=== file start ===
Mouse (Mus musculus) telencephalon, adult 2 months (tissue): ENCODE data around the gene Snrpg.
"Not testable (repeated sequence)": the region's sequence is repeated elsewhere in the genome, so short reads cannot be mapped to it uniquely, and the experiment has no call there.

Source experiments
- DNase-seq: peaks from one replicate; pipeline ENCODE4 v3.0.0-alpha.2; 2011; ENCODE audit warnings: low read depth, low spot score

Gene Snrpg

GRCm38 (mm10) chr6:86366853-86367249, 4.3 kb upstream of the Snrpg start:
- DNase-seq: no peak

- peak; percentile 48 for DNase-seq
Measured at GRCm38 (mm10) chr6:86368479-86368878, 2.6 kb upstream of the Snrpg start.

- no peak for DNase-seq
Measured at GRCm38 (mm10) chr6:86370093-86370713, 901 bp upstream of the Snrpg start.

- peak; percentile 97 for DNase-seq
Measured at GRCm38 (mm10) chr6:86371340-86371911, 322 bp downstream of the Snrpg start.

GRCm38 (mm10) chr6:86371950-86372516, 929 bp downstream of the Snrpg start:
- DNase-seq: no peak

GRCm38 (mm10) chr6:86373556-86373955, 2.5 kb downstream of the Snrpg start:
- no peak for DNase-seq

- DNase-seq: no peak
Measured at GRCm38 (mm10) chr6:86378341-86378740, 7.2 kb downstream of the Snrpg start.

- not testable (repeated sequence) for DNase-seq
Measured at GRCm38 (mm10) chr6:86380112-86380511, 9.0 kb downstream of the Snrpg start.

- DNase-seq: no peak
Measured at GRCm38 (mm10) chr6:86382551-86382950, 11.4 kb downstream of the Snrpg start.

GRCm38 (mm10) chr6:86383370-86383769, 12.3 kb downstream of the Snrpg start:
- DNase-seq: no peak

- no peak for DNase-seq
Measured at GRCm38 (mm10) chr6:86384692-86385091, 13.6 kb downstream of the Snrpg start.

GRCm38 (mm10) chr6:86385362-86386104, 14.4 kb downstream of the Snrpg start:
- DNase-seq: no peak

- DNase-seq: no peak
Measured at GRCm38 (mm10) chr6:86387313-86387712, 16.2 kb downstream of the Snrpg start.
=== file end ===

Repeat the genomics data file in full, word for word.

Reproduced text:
Mouse (Mus musculus) telencephalon, adult 2 months (tissue): ENCODE data around the gene Snrpg.
"Not testable (repeated sequence)": the region's sequence is repeated elsewhere in the genome, so short reads cannot be mapped to it uniquely, and the experiment has no call there.

Source experiments
- DNase-seq: peaks from one replicate; pipeline ENCODE4 v3.0.0-alpha.2; 2011; ENCODE audit warnings: low read depth, low spot score

Gene Snrpg

GRCm38 (mm10) chr6:86366853-86367249, 4.3 kb upstream of the Snrpg start:
- DNase-seq: no peak

- peak; percentile 48 for DNase-seq
Measured at GRCm38 (mm10) chr6:86368479-86368878, 2.6 kb upstream of the Snrpg start.

- no peak for DNase-seq
Measured at GRCm38 (mm10) chr6:86370093-86370713, 901 bp upstream of the Snrpg start.

- peak; percentile 97 for DNase-seq
Measured at GRCm38 (mm10) chr6:86371340-86371911, 322 bp downstream of the Snrpg start.

GRCm38 (mm10) chr6:86371950-86372516, 929 bp downstream of the Snrpg start:
- DNase-seq: no peak

GRCm38 (mm10) chr6:86373556-86373955, 2.5 kb downstream of the Snrpg start:
- no peak for DNase-seq

- DNase-seq: no peak
Measured at GRCm38 (mm10) chr6:86378341-86378740, 7.2 kb downstream of the Snrpg start.

- not testable (repeated sequence) for DNase-seq
Measured at GRCm38 (mm10) chr6:86380112-86380511, 9.0 kb downstream of the Snrpg start.

- DNase-seq: no peak
Measured at GRCm38 (mm10) chr6:86382551-86382950, 11.4 kb downstream of the Snrpg start.

GRCm38 (mm10) chr6:86383370-86383769, 12.3 kb downstream of the Snrpg start:
- DNase-seq: no peak

- no peak for DNase-seq
Measured at GRCm38 (mm10) chr6:86384692-86385091, 13.6 kb downstream of the Snrpg start.

GRCm38 (mm10) chr6:86385362-86386104, 14.4 kb downstream of the Snrpg start:
- DNase-seq: no peak

- DNase-seq: no peak
Measured at GRCm38 (mm10) chr6:86387313-86387712, 16.2 kb downstream of the Snrpg start.